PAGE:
Mitral Valvular Regurgitation

Mitral valvular regurgitation (MVR, MR) is a condition in which there is a leaky mitral valve. The mitral valve is the large valve between the two left chambers of the heart. When the large muscular ventricle contracts to pump blood, the mitral valve keeps that blood from flowing backward and back into the atrium. If there is too much regurgitation, the heart has to work harder. This eventually can cause heart failure. When your heart goes into failure, you do not feel well. You have shortness of breath (dyspnea) with exertion. The kidneys do not work as well so you may retain fluid. This is one of the reasons your lower legs and ankles may swell. You may have a rapid weight gain. In addition to this swelling, the fluid retention makes fluid back up in the lungs. This causes additional shortness of breath, which then makes the failure worse.

The first sign you will usually recognize is shortness of breath with exertion (climbing stairs for example). You will also usually get a rapid heartbeat. Upon discharge from this location, weigh yourself after arriving home. Record your weight at the same time every day as this will provide a record of your progress. As you get better, your weight will usually go down. Follow a low sodium (low salt) diet. You may notice that you get short of breath while sleeping. The heart actually has to work harder while you are lying down. This may also produce a night cough or make it necessary to sleep with two or more pillows.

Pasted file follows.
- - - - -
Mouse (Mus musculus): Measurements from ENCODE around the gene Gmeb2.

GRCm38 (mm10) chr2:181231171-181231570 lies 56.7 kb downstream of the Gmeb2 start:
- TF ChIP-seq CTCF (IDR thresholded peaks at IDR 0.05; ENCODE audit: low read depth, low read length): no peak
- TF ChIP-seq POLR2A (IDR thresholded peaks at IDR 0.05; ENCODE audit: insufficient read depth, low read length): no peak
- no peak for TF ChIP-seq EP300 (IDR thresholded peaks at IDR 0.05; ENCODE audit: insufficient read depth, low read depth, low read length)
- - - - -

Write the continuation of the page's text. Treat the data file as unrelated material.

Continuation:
You may have no symptoms if mitral regurgitation is mild. It may be discovered only during a routine exam by your caregiver when a heart murmur is heard.


The best study for mitral regurgitation is the echocardiogram (ultrasound of the heart). This shows the cause of the MR and how bad it is. It also gives information about the left ventricle and atrium (the two heart chambers that are bridged by the mitral valve.)


If you are beginning to have symptoms from mitral regurgitation or are waiting for a surgical procedure to help you with this problem, following are some of the things you can do to help yourself while you are waiting for surgery or are simply putting off the surgery to see if it is needed.




Make an appointment with your caregiver as directed for follow-up.